This is the fourth article in a series that Wilton Fire Chief Ron Kanterman has written on summer water safety.

As we embark on the fourth in our series of water safety articles, we look at swimming safely in lakes, streams, rivers and the ocean.

Water and Weather Preparedness

Plan your trip by getting the forecast and knowing where you’ll be enjoying your water borne activities. Is there an approved swim area? Are lifeguards on duty?

Keep an eye out for:

  • Unexpected changes in air or water temperature
  • Fast moving currents, waves and rapids, even in shallow water
  • Hazards such as dams, rocks, debris floating on top of the water or on the bottom. Never dive head first in to an unknown body of water.
  • Aquatic life and under water vegetation.
  • Sudden drop off, ledge or change in water depth.
  • Other people around you including boats.

Water Safety at the Water Front

  • Ensure everyone knows how to swim. Tragically, the news has reported that non-swimmers have gotten into the water and in trouble already this season.
  • Swim in designated areas with life guards.
  • Keep children under constant supervision. Do not get distracted. A one minute text message could mean the difference between a good day at the lake and a family tragedy.
  • Use U.S. Coast Guard approved flotation devices for non-swimmers or weak swimmers. Do not depend on water wings or inflatable toys.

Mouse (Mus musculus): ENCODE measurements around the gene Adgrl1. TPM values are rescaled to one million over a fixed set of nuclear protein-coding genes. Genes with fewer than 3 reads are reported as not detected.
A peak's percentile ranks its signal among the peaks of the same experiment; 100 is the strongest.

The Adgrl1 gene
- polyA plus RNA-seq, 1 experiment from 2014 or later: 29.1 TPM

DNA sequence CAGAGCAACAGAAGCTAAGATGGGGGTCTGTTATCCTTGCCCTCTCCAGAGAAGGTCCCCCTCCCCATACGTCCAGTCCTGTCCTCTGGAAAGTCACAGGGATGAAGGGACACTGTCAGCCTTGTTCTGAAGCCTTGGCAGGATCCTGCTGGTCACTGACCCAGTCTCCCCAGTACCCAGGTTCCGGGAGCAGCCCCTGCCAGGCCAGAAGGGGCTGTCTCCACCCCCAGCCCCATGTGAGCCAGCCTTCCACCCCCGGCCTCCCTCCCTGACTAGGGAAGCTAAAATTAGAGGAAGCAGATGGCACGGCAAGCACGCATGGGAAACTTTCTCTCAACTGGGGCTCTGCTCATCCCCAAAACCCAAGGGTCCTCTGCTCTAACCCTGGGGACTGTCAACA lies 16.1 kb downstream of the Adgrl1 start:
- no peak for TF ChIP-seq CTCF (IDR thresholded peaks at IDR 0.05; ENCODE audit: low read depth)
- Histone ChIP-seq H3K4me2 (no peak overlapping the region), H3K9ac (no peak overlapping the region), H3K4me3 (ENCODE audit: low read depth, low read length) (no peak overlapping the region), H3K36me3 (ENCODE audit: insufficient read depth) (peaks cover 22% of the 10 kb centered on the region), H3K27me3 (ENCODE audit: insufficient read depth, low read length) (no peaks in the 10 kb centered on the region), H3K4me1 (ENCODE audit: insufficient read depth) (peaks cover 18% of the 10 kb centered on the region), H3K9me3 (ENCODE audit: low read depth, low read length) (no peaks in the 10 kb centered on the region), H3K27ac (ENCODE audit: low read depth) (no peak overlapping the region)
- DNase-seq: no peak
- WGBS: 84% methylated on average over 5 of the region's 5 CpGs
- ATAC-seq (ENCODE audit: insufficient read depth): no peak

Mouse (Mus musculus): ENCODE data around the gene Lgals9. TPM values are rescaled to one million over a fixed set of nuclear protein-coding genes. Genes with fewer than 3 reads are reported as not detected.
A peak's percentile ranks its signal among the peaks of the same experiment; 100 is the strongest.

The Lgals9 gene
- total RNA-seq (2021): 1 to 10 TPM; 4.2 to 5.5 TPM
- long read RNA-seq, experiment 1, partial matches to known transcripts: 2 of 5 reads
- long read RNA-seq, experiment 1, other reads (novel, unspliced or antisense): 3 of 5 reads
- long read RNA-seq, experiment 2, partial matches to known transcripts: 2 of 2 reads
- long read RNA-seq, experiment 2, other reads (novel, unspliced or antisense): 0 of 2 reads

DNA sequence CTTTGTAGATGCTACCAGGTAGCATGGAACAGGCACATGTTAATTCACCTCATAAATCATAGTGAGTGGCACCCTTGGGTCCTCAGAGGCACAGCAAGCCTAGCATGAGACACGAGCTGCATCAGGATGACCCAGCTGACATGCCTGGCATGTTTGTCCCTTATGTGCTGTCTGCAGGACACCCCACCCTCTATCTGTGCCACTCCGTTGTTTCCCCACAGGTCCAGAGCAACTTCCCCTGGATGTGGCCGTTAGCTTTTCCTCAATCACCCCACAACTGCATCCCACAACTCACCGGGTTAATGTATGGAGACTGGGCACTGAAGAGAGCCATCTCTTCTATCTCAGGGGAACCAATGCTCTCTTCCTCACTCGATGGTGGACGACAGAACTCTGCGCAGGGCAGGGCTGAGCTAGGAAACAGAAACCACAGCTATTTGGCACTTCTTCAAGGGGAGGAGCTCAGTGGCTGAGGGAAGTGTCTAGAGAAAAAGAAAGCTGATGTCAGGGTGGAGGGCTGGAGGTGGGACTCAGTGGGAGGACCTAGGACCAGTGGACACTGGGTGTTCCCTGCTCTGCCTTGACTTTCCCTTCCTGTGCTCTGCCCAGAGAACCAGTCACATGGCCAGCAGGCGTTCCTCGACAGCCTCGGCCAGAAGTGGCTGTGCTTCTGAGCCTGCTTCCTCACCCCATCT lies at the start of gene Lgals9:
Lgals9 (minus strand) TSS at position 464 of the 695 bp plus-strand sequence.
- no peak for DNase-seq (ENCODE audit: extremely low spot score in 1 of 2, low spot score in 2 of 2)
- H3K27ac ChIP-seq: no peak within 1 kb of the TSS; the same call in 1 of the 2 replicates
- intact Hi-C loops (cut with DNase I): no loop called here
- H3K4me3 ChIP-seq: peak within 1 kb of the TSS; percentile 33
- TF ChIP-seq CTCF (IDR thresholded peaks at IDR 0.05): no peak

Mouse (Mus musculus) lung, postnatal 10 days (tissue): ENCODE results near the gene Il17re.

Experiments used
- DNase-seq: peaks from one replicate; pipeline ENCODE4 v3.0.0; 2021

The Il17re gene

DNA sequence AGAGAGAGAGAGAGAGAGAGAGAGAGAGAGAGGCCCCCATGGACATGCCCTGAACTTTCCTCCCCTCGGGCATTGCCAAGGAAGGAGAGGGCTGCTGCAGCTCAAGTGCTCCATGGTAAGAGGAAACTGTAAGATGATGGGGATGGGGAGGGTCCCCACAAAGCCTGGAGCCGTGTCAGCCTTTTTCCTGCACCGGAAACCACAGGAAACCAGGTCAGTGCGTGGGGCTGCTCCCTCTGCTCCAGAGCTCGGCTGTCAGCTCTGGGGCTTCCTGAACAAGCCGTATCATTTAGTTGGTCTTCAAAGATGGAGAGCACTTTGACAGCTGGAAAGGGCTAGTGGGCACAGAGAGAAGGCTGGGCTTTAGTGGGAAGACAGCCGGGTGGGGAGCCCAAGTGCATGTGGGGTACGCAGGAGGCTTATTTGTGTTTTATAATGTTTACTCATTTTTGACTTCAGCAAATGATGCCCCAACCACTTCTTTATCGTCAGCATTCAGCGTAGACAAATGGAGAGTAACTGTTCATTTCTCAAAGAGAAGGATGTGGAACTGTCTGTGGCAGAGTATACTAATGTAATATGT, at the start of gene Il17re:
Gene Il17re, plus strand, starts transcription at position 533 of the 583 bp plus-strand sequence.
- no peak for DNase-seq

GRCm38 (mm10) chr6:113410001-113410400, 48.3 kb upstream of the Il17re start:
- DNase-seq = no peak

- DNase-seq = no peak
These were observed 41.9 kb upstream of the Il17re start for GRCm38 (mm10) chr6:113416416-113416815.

• Always swim with a buddy. (The Boy Scouts have used this system for over 75 years and it works!)

How to Respond

  • If someone is missing
    1. Check the water first. Every second counts.
    2. Alert the on-duty Lifeguard.
    3. Don’t wait. Have someone call 9-1-1.
  • If someone is in trouble in the water:
    1. Use the “reach-throw method.” Reach with a pole or other long handled device or throw a buoy or other inflated device.
    2. Only go in if you are a trained water rescue person/lifeguard or if you can stand up in the body of water with your head above the water line. A drowning victim will very often pull their rescuer under resulting in a double drowning.


  • Anyone watching children who are in or around water must understand that drowning happens quickly and suddenly. Never take your eyes off of those you supervise, not even for a moment. (WATCH)
  • Any source of water is a potential drowning hazard especially for young children and weak swimmers. (LEARN)
  • It’s a known fact that people can drown in as little as 3 inches of water. (LEARN)
  • Know how to respond to a swimmer in distress and get everyone to swimming lessons. (LEARN)

For more information on water safety and drown prevention, go to the Red Cross website or the Prevent Drownings website.

Remember: Drowning is not limited to the pool, pond, lake or the ocean. It happened in bath tubs, hot tubs and even 5 gallon water pails.